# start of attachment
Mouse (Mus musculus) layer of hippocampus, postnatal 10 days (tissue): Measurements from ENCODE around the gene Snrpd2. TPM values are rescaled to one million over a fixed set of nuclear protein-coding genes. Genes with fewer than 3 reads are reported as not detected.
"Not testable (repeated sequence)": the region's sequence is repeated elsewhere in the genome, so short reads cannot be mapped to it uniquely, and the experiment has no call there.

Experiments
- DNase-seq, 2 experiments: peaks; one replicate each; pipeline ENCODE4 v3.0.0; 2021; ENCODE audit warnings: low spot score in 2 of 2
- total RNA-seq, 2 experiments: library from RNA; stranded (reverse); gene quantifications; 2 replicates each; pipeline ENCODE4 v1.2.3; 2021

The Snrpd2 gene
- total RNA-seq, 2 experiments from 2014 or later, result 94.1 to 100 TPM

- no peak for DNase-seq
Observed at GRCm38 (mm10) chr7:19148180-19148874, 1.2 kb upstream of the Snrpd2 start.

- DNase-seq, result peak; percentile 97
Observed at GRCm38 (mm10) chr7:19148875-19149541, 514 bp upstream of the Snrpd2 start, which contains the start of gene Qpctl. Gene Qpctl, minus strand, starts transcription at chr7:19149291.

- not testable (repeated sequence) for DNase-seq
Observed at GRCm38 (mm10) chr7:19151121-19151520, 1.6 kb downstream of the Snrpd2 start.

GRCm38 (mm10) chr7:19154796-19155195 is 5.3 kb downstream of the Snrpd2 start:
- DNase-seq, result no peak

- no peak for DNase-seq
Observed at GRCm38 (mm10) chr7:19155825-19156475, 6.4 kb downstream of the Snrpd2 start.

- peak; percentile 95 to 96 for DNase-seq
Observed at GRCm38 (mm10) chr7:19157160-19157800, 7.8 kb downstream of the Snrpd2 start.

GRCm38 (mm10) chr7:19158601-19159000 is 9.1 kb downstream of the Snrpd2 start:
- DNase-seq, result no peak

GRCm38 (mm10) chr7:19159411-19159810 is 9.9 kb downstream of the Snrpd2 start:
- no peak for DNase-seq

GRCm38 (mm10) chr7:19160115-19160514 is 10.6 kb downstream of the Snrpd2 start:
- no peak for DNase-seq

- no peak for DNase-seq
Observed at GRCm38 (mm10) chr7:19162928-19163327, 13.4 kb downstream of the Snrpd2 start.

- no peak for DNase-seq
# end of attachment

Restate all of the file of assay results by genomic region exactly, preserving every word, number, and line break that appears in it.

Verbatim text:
Mouse (Mus musculus) layer of hippocampus, postnatal 10 days (tissue): Measurements from ENCODE around the gene Snrpd2. TPM values are rescaled to one million over a fixed set of nuclear protein-coding genes. Genes with fewer than 3 reads are reported as not detected.
"Not testable (repeated sequence)": the region's sequence is repeated elsewhere in the genome, so short reads cannot be mapped to it uniquely, and the experiment has no call there.

Experiments
- DNase-seq, 2 experiments: peaks; one replicate each; pipeline ENCODE4 v3.0.0; 2021; ENCODE audit warnings: low spot score in 2 of 2
- total RNA-seq, 2 experiments: library from RNA; stranded (reverse); gene quantifications; 2 replicates each; pipeline ENCODE4 v1.2.3; 2021

The Snrpd2 gene
- total RNA-seq, 2 experiments from 2014 or later, result 94.1 to 100 TPM

- no peak for DNase-seq
Observed at GRCm38 (mm10) chr7:19148180-19148874, 1.2 kb upstream of the Snrpd2 start.

- DNase-seq, result peak; percentile 97
Observed at GRCm38 (mm10) chr7:19148875-19149541, 514 bp upstream of the Snrpd2 start, which contains the start of gene Qpctl. Gene Qpctl, minus strand, starts transcription at chr7:19149291.

- not testable (repeated sequence) for DNase-seq
Observed at GRCm38 (mm10) chr7:19151121-19151520, 1.6 kb downstream of the Snrpd2 start.

GRCm38 (mm10) chr7:19154796-19155195 is 5.3 kb downstream of the Snrpd2 start:
- DNase-seq, result no peak

- no peak for DNase-seq
Observed at GRCm38 (mm10) chr7:19155825-19156475, 6.4 kb downstream of the Snrpd2 start.

- peak; percentile 95 to 96 for DNase-seq
Observed at GRCm38 (mm10) chr7:19157160-19157800, 7.8 kb downstream of the Snrpd2 start.

GRCm38 (mm10) chr7:19158601-19159000 is 9.1 kb downstream of the Snrpd2 start:
- DNase-seq, result no peak

GRCm38 (mm10) chr7:19159411-19159810 is 9.9 kb downstream of the Snrpd2 start:
- no peak for DNase-seq

GRCm38 (mm10) chr7:19160115-19160514 is 10.6 kb downstream of the Snrpd2 start:
- no peak for DNase-seq

- no peak for DNase-seq
Observed at GRCm38 (mm10) chr7:19162928-19163327, 13.4 kb downstream of the Snrpd2 start.

- no peak for DNase-seq